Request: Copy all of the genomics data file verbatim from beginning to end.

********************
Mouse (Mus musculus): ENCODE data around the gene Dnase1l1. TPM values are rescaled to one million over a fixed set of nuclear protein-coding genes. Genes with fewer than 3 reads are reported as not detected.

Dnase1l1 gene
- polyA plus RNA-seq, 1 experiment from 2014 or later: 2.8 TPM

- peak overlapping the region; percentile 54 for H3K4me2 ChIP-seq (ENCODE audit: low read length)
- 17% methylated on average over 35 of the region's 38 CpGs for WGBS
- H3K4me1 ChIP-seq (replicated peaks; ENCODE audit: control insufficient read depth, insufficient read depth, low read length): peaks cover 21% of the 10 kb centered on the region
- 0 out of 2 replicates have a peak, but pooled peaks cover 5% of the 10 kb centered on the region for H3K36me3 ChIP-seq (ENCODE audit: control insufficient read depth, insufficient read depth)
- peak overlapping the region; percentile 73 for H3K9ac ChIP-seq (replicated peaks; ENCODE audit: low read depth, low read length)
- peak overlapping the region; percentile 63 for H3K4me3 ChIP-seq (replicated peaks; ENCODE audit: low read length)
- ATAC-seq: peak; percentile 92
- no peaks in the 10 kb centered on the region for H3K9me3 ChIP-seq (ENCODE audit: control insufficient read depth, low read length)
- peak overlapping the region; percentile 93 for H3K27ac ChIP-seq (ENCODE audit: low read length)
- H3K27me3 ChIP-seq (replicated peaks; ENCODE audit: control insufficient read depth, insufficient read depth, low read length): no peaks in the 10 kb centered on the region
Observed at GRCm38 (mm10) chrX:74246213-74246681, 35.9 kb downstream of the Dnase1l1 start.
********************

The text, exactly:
Mouse (Mus musculus): ENCODE data around the gene Dnase1l1. TPM values are rescaled to one million over a fixed set of nuclear protein-coding genes. Genes with fewer than 3 reads are reported as not detected.

Dnase1l1 gene
- polyA plus RNA-seq, 1 experiment from 2014 or later: 2.8 TPM

- peak overlapping the region; percentile 54 for H3K4me2 ChIP-seq (ENCODE audit: low read length)
- 17% methylated on average over 35 of the region's 38 CpGs for WGBS
- H3K4me1 ChIP-seq (replicated peaks; ENCODE audit: control insufficient read depth, insufficient read depth, low read length): peaks cover 21% of the 10 kb centered on the region
- 0 out of 2 replicates have a peak, but pooled peaks cover 5% of the 10 kb centered on the region for H3K36me3 ChIP-seq (ENCODE audit: control insufficient read depth, insufficient read depth)
- peak overlapping the region; percentile 73 for H3K9ac ChIP-seq (replicated peaks; ENCODE audit: low read depth, low read length)
- peak overlapping the region; percentile 63 for H3K4me3 ChIP-seq (replicated peaks; ENCODE audit: low read length)
- ATAC-seq: peak; percentile 92
- no peaks in the 10 kb centered on the region for H3K9me3 ChIP-seq (ENCODE audit: control insufficient read depth, low read length)
- peak overlapping the region; percentile 93 for H3K27ac ChIP-seq (ENCODE audit: low read length)
- H3K27me3 ChIP-seq (replicated peaks; ENCODE audit: control insufficient read depth, insufficient read depth, low read length): no peaks in the 10 kb centered on the region
Observed at GRCm38 (mm10) chrX:74246213-74246681, 35.9 kb downstream of the Dnase1l1 start.